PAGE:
Engagement: Why the Advertising Industry Is Down On Its Knees...Again
You can hardly open your inbox or pick up an industry trade without noticing all the spilled ink about "engagement" lately. And no, the stories are not speculating about Brad and Angelina or Jennifer and Vince.
The Advertising Research Foundation, American Association of Advertising Agencies, the Association of National Advertisers and the Magazine Publishers of America have all spent a lot of time in recent months wrestling with the definition of "engagement," Madison Avenue's latest buzzword.
In fact, the 4A's and the ARF are working together to define and then measure "engagement" across a variety of media. Their project name is worthy of a Tom Cruise summer movie sequel: "MI4," or "Measurement Initiative: Advertisers, Agencies, Media and Researchers."
This is all well and good, but a better acronym might be "MIA." What's missing exactly? Accountability.
At a recent industry meeting, Joe Plummer, ARF's chief research officer, was quoted as saying, "We're not sure about engagement as a currency," but the reports indicate that he and other industry leaders are firmly committed to further exploration and discussion.
Add that to the fact that Nielsen recently informed clients that it has released incorrect data for months on "length of tune," reportedly a surrogate measurement of "engagement" for some marketers, agencies and broadcasters, well, ya got trouble my friends, right there in New York City.
Despite our industry's leaders' best intentions, something has seriously gone wrong when we're reduced to talking about "engaging" consumers instead of selling to them, and the problem can be traced back to a few decades ago.
Beginning in the 1970s, our nation's top marketers started spending horrific amounts of money on creative, and then swallowed, hook, line and sinker, the bloated science of reach, frequency, awareness and recall.
Madison Avenue agencies told clients "the more bizarre your advertising, the more you'll stand out," and the more you stand out, the more product you'll sell. For years, marketers bought this pitch, and the money stream from corporate boardrooms to Manhattan advertising agencies flowed unabated.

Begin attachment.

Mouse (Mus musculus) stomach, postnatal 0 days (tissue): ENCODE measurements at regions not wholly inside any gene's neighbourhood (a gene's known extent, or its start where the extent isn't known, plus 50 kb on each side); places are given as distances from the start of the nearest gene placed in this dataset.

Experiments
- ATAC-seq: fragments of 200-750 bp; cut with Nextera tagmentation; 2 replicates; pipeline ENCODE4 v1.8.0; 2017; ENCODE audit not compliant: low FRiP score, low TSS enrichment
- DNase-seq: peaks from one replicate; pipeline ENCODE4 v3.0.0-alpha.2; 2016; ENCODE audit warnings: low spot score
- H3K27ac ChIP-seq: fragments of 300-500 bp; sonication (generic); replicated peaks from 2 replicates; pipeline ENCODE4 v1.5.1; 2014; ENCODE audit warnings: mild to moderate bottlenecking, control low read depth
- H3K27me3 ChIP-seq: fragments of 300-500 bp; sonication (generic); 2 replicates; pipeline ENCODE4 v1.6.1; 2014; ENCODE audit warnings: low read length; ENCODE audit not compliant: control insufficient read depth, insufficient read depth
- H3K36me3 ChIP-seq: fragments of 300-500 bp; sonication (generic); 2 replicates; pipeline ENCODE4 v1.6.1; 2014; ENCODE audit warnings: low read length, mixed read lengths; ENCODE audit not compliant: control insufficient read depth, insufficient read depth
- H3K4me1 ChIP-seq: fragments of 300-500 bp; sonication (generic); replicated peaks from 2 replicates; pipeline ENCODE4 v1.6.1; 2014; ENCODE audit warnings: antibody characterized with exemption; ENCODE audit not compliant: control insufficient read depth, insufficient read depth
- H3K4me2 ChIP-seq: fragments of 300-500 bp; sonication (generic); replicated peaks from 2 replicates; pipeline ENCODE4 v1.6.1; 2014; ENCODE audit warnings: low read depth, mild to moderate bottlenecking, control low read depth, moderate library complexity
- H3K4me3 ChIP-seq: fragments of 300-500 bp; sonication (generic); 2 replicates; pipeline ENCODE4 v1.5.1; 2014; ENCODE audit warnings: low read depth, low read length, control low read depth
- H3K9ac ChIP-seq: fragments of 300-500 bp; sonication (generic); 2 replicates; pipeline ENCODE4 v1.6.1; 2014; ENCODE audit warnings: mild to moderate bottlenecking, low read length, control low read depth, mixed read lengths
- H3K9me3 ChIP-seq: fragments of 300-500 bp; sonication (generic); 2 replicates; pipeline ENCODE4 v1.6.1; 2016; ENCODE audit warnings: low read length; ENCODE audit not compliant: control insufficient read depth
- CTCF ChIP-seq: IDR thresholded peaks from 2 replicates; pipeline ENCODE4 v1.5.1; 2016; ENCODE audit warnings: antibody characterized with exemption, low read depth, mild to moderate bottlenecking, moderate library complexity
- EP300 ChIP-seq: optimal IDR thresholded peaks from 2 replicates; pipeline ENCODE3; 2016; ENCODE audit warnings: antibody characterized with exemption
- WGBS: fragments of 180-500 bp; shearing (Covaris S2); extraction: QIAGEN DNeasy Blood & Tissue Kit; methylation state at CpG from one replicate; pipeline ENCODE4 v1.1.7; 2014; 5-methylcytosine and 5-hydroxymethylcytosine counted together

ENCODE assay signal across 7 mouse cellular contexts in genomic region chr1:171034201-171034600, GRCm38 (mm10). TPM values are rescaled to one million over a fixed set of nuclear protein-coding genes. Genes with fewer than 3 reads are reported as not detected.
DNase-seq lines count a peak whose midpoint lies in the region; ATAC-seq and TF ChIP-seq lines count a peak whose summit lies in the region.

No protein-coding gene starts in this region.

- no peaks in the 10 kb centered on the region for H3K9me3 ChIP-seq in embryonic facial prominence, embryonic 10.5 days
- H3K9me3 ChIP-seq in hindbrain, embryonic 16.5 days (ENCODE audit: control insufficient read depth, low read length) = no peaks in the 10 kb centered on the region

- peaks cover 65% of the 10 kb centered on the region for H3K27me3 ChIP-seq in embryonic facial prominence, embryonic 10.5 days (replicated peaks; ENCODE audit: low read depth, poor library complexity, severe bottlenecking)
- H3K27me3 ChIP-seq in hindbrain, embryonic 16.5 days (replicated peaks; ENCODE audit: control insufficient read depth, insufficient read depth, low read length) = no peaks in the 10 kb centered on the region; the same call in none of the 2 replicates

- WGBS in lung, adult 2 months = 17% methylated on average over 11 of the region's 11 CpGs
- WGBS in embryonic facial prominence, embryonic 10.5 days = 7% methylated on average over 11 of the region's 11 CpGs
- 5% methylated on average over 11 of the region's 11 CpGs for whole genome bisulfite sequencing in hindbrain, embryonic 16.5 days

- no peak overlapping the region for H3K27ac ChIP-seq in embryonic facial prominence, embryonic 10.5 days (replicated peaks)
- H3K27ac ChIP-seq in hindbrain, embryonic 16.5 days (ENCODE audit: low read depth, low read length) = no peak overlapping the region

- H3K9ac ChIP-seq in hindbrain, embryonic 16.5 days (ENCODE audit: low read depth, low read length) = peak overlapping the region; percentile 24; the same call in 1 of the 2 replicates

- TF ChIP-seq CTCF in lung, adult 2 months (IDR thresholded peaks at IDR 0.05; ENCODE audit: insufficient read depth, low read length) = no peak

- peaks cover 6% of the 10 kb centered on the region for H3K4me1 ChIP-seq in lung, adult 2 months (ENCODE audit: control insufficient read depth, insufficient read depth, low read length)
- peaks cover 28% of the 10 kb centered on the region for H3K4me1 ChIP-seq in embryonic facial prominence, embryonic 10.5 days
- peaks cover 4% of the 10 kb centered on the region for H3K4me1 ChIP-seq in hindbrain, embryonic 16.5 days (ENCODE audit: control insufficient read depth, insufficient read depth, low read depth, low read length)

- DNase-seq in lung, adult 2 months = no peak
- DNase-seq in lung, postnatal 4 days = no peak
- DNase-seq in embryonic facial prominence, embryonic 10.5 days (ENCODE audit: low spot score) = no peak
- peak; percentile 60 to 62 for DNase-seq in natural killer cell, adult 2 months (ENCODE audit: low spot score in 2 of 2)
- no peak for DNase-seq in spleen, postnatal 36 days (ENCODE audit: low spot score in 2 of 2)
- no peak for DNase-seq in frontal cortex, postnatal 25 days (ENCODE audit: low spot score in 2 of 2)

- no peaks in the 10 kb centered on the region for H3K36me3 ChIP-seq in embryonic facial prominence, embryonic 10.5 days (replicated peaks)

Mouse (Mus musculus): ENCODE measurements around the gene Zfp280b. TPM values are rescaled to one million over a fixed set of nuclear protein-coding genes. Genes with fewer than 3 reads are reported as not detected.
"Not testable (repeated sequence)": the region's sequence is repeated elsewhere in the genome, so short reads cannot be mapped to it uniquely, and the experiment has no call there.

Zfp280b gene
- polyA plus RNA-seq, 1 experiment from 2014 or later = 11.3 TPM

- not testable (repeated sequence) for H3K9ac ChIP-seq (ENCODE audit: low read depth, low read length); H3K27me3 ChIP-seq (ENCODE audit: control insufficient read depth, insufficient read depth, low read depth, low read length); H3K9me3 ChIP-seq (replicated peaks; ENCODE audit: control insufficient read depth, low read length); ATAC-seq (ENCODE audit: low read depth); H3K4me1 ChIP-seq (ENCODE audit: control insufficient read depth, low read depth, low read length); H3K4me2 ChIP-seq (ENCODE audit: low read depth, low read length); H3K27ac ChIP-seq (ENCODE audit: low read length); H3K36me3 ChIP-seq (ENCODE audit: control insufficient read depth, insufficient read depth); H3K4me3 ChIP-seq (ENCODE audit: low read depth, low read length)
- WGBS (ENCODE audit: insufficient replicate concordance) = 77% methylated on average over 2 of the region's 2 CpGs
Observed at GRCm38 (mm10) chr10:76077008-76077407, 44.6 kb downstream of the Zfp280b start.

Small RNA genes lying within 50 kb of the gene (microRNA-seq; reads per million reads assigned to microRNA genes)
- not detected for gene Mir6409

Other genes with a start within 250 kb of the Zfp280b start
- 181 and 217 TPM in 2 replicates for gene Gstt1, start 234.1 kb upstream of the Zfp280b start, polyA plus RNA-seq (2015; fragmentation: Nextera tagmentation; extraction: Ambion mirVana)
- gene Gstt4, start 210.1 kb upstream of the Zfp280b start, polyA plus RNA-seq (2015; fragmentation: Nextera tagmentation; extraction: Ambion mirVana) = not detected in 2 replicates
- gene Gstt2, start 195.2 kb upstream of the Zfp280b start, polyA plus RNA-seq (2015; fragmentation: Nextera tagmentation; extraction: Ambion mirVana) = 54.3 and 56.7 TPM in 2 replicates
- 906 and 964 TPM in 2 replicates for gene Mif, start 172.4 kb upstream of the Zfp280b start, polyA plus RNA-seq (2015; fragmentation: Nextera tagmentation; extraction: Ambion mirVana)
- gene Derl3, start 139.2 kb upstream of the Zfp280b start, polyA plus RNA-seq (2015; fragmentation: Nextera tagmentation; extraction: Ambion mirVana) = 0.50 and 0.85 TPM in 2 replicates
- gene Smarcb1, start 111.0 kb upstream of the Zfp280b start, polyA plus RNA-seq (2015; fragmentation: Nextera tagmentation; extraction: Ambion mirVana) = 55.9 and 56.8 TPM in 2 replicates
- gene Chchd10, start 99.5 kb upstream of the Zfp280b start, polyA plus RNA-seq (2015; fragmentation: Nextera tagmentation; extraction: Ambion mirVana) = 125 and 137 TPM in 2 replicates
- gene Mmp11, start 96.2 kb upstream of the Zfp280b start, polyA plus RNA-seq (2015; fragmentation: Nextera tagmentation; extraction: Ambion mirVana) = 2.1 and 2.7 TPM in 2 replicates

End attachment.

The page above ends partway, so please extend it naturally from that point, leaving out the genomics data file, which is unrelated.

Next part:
But a funny thing happened in the '90s. With the rise of the Internet, agencies tried to apply the same wrongheaded science and measurement tools for their clients' Web marketing that they had used in the television world. It didn't work.
But years later, when agencies finally started applying tried and true direct response principles to the Web, the numbers started making sense and the cream began to rise to the top.
Marketers are increasingly aware that they are not getting their dollars' worth from Madison Avenue. More and more, marketers are getting wise to the super agencies' inability to deliver measurable results for all the money being spent on TV creative and media.
As a result, the institutional infrastructure the agency world built up over the years to defend mammoth budgets and expense accounts is now scrambling to come up with new measurement tools to further justify their existence.
You need look no further than the MPA's recently published guide to engagement, entitled "Engagement: Understanding Consumers' Relationships with Media," which has been distributed at industry conferences recently. It analyzes scores of media studies around 'engagement' and one of the many conclusions reached is startling:
"Higher levels of consumer engagement appear to correlate with stronger advertising results." Stop the presses. Does the study really suggest that when consumers pay attention to advertising, it generally means that product sales increase?
What marketers need, and what smart marketers are finding, is that there are agencies delivering compelling, cost-effective advertising and sales results that are measurable on a daily and even hourly basis.
But creating cost-effective campaigns that deliver effective ROI isn't necessarily easy. It requires smart creative and smart media strategy. Creative must be designed to educate and compel, as opposed to simply attract and brand. Media rates continue to increase even though viewership is fractured, so media must be bought and analyzed based on rates and response, not simply reach and frequency.
Major brands have taken notice how start-ups and much smaller operations have used direct response to build enormous businesses. Tremendous entrepreneurial brands such as Proactiv Solution, Bare Escentuals Cosmetics, Oxiclean and Total Gym, to name a few, were all built through direct response television, and they all grew because their managers cared about true measurability from the earliest stages of their marketing efforts.
It is because marketers are increasingly in need of accountability and measurability that direct response strategies are more commonly being employed. Advertisers such as P&G, Philips, AOL, The Home Depot and Sony BMG are increasing their direct response television spending because they are looking for marketing solutions that deliver real valuations for their advertising, and that don't necessarily rely on ineffective measurement models.
Perhaps there's nothing wrong with all the Madison Avenue talk about "engagement" with consumers. But like a bride-to-be who nervously awaits her wedding day, marketers simply want to close the sale and have their consumer bridegroom simply say "I do" today, instead of believing in the promise that they'll finally commit some time in the not too distant future.